As for Henry, he was a good player on a stocked Kansas club, but someone who could be viewed as fairly one-dimensional.
So what's the deal?
I see these two at opposite ends; Udoh being overvalued and Henry being overlooked to a certain extent. People forget that Ray Allen was hardly a great one-on-one player out of UCONN, neither was RIP Hamilton. Yet like Henry, both were solid defensively, could shoot the lights out, and knew how to play the game. I think Henry can come in and make a big impact right away, especially on certain clubs (look out if he falls to the Bucks for instance) and has a long NBA career ahead of him.
I think Udoh can come in and have an impact right away as well, but I don't think he's worth a lottery pick. He's simply too raw offensively. Despite his size and athletic ability (which I believe has been overhyped a bit as well), he isn't a great isolation player, something I think you crave from a power forward taken this high.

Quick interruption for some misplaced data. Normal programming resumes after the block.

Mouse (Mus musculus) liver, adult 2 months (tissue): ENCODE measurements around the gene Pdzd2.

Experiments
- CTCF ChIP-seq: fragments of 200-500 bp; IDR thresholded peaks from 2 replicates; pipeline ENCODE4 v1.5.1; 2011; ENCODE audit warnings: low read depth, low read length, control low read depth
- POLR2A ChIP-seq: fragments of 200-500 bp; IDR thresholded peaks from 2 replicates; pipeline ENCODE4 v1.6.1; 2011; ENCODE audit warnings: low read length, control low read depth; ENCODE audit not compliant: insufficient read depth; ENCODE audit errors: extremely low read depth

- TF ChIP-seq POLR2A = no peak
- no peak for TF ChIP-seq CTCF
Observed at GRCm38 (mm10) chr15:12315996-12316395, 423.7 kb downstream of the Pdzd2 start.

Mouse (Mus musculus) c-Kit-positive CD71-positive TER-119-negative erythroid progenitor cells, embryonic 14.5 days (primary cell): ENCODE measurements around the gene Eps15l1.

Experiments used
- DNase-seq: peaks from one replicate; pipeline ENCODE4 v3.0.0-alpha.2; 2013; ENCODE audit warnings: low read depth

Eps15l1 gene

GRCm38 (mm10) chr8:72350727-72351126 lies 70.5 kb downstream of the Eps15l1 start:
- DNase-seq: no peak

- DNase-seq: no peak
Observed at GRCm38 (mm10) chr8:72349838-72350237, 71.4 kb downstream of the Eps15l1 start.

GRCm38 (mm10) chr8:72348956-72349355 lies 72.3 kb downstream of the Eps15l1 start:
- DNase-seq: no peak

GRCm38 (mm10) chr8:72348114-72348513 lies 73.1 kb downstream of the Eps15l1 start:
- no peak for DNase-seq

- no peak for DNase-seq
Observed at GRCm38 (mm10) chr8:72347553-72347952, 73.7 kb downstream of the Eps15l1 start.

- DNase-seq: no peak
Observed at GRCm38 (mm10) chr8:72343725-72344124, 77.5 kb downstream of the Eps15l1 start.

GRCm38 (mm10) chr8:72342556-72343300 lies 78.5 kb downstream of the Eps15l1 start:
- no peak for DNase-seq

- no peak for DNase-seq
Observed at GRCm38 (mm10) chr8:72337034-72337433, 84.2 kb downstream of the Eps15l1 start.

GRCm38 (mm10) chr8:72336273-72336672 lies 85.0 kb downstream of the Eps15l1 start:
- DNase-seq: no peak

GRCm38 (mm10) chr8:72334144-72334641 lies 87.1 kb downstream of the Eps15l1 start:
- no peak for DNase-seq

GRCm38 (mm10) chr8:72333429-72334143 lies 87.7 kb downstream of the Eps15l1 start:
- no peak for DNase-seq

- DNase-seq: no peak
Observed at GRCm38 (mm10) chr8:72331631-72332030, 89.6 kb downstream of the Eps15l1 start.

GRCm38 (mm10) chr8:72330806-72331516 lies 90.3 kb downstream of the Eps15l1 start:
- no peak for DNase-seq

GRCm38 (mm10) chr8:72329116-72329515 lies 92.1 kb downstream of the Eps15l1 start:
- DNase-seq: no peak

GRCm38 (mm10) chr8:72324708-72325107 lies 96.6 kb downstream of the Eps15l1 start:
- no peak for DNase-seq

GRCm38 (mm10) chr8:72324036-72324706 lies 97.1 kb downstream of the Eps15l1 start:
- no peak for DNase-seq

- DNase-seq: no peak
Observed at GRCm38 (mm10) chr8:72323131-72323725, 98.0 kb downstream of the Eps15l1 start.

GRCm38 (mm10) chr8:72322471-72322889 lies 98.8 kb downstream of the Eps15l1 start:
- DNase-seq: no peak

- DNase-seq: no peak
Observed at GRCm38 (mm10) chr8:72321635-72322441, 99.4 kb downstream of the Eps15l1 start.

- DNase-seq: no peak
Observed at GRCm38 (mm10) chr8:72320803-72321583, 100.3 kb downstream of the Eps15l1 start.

Yes, he projects to be a solid shot-blocker and rebounder, but I can't help but watch him and see Pops Mensah-Bonsu with a jump shot. (He's actually one of the better jump shooters for his position in this draft.)
And not that that's a terrible thing...but I don't want that if I'm Toronto at 13.
On a final and unrelated note, I can't explain how frustrating it was last night to see that Chris Douglas-Roberts was dealt to the Milwaukee for a second-round pick in 2053...or 12, whatever.
Are you telling me that Toronto couldn't have given up a future second-rounder for him?
Yes I'm biased towards CDR, but with reason. We're not talking D-Wade here, but when he got minutes last year Douglas-Roberts was one of the most efficient players in the league offensively, and an excellent rebounder. He also gets to the free-throw line at an incredible clip and to me he's Corey Maggette light...albeit a better defender, longer, and with a much better contract.
Why would you not try and snatch him up?
We're talking about a second-round pick here as the price tag, the likes of which usually end up in the D-League or plying their trades in Europe a few years after the fact.
This team needs help at the 3, especially if Hedo is out, needs players who can create off the bounce, needs rebounding and most of all, with Bosh gone, needs someone who can get to the line. I mean, Andrea was the next most proficient free-throw attempt player last year essentially and wasn't even close to Bosh in this regard.
That's not good.
Who knows, maybe Colangelo did make an attempt (something I intend to ask on Friday if possible) but right now, this looks like a big win for the Bucks even though the transaction itself was relatively small.